Solution-Processed Organic Photovoltaics

  • Claudia N. Hoth
  • Pavel Schilinsky
  • Stelios A. Choulis
  • Srinivasan Balasubramanian
  • Christoph J. Brabec
Chapter
Part of the Integrated Circuits and Systems book series (ICIR)

Abstract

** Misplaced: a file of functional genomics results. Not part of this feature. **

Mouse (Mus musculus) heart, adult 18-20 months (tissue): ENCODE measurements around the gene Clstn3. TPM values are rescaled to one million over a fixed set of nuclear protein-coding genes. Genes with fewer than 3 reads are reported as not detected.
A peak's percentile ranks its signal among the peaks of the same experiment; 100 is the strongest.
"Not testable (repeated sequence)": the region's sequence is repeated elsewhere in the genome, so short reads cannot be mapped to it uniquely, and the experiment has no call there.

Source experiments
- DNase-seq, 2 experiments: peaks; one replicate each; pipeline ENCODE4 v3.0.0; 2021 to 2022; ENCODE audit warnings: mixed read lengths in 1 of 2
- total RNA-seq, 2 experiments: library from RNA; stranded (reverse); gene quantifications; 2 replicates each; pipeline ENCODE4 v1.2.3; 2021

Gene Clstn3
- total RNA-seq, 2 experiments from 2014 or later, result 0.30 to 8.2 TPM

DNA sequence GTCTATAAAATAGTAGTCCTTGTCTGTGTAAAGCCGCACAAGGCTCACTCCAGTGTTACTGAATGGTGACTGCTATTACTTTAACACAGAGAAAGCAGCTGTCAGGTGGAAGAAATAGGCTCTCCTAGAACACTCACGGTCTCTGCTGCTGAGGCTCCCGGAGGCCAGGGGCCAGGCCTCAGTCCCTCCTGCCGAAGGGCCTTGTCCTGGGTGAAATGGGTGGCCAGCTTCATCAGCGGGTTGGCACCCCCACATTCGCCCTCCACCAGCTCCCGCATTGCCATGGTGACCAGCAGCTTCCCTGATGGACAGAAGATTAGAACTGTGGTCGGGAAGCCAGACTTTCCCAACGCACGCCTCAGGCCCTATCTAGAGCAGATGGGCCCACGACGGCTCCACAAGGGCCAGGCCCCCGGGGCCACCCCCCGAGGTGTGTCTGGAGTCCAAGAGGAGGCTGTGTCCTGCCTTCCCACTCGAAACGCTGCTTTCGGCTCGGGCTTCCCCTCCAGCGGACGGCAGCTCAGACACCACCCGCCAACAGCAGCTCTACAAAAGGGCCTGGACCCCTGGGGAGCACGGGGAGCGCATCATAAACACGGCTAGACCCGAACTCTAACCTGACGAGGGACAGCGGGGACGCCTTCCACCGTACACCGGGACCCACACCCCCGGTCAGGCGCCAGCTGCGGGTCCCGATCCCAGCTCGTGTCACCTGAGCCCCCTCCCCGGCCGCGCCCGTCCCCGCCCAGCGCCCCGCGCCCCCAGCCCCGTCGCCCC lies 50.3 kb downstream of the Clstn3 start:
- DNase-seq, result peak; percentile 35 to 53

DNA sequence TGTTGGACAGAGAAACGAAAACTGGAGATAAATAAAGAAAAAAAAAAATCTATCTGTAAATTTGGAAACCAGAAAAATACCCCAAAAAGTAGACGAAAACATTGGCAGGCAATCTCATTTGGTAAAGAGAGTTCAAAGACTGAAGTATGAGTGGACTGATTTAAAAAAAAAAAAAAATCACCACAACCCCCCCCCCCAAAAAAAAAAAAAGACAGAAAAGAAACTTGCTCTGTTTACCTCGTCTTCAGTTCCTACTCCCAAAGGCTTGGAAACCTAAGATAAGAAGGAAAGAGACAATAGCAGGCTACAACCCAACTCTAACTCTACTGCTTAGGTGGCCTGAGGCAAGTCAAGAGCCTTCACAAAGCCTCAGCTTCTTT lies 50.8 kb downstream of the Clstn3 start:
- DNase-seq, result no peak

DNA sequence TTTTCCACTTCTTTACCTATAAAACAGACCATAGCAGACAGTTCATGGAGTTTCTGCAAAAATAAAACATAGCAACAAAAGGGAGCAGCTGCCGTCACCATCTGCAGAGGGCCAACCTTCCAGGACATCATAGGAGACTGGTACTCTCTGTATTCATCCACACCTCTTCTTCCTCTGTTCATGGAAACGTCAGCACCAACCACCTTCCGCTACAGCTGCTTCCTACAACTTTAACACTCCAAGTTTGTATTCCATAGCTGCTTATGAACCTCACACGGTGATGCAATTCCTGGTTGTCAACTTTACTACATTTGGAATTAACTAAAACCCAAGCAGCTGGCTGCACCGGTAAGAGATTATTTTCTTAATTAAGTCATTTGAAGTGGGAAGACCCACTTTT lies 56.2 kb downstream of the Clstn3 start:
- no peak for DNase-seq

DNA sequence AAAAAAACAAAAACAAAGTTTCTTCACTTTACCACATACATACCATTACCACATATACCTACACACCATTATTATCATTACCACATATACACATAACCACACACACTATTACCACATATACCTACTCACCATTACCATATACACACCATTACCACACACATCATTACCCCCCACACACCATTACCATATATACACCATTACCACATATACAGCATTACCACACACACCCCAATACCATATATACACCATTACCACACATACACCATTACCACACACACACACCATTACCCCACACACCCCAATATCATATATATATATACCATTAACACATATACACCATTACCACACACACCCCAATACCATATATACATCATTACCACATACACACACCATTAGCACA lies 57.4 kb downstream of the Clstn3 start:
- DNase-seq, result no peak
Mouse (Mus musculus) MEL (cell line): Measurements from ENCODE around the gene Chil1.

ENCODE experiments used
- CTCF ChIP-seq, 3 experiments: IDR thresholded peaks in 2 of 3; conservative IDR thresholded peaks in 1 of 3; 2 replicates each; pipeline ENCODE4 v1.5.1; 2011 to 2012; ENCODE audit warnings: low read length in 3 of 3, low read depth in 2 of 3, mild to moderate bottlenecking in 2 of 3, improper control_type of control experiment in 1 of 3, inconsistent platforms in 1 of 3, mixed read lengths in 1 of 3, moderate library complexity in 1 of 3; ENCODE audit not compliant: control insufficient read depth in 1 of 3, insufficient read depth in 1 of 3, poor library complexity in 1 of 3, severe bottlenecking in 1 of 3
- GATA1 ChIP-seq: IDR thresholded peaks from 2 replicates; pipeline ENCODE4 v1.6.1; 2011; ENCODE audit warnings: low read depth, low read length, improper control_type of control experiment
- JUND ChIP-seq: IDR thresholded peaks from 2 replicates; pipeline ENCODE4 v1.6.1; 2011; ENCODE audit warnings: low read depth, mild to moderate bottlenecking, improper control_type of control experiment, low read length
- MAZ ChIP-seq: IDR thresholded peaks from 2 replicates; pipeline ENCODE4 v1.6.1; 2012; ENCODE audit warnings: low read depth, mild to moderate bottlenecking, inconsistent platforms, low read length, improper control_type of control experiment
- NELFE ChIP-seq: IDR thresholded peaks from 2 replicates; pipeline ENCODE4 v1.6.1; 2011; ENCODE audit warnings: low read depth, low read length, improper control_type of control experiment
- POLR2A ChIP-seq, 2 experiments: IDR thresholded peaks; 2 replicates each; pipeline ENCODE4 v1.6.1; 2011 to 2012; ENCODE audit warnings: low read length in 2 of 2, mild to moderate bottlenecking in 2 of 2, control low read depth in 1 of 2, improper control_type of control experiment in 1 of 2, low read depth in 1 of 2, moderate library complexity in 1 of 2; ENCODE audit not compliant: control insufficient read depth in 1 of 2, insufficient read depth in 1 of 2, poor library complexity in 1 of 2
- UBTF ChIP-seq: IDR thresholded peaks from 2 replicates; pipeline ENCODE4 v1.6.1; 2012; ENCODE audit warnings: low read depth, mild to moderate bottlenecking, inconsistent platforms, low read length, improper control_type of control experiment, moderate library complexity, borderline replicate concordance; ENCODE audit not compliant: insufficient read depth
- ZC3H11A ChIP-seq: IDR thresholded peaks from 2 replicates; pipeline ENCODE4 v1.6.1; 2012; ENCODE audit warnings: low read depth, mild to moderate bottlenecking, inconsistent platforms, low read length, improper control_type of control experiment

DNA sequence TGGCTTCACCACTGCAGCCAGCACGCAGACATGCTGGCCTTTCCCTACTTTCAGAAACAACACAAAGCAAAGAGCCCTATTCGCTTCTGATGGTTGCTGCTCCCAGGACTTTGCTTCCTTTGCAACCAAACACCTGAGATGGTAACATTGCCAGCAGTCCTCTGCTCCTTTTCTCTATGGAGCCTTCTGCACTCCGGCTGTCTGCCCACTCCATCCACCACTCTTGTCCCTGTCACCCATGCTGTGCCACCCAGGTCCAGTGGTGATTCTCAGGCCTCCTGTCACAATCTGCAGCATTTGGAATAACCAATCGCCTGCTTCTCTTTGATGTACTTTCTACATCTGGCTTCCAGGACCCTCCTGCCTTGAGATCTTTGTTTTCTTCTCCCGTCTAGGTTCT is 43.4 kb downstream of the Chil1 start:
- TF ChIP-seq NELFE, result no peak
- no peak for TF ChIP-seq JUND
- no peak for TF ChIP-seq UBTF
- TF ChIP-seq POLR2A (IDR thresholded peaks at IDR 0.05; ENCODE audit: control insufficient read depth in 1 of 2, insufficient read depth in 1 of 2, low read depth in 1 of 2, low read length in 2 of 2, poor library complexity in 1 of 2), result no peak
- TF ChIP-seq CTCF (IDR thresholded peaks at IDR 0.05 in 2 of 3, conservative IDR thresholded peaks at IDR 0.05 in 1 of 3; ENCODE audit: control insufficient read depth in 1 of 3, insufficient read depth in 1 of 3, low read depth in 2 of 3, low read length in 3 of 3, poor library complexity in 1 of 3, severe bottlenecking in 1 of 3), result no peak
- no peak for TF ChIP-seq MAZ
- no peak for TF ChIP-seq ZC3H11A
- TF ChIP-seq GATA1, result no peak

The technology of organic solar cells has matured to an extent that commercialization of first products has already started. However, with the first products pushing into the market, the research community realizes that a qualified product requires more than only high efficiency and good stability. Cost is of course as important as efficiency and lifetime, but to achieve high productivity, multiple technologic challenges have still to be solved. To reduce production costs, printing of functional layers from solution has evolved to a promising manufacturing technology for flexible organic electronics. Current processing of organic photovoltaic devices is mainly based on traditional methods like spin coating or doctor blading. However, these techniques have several disadvantages such as the incompatibility with a roll-to-roll setup and the processing of only small areas at laboratory scale. Enormous benefits in the manufacturing of organic photovoltaics are achieved by using low-cost roll-to-roll capable technologies including screen printing, spray coating, inkjet printing, gravure/flexographic printing and curtain/slot die coating. This review will shed some light on the role and importance of production technologies for organic photovoltaics and give an update on the most recent achievements in the field.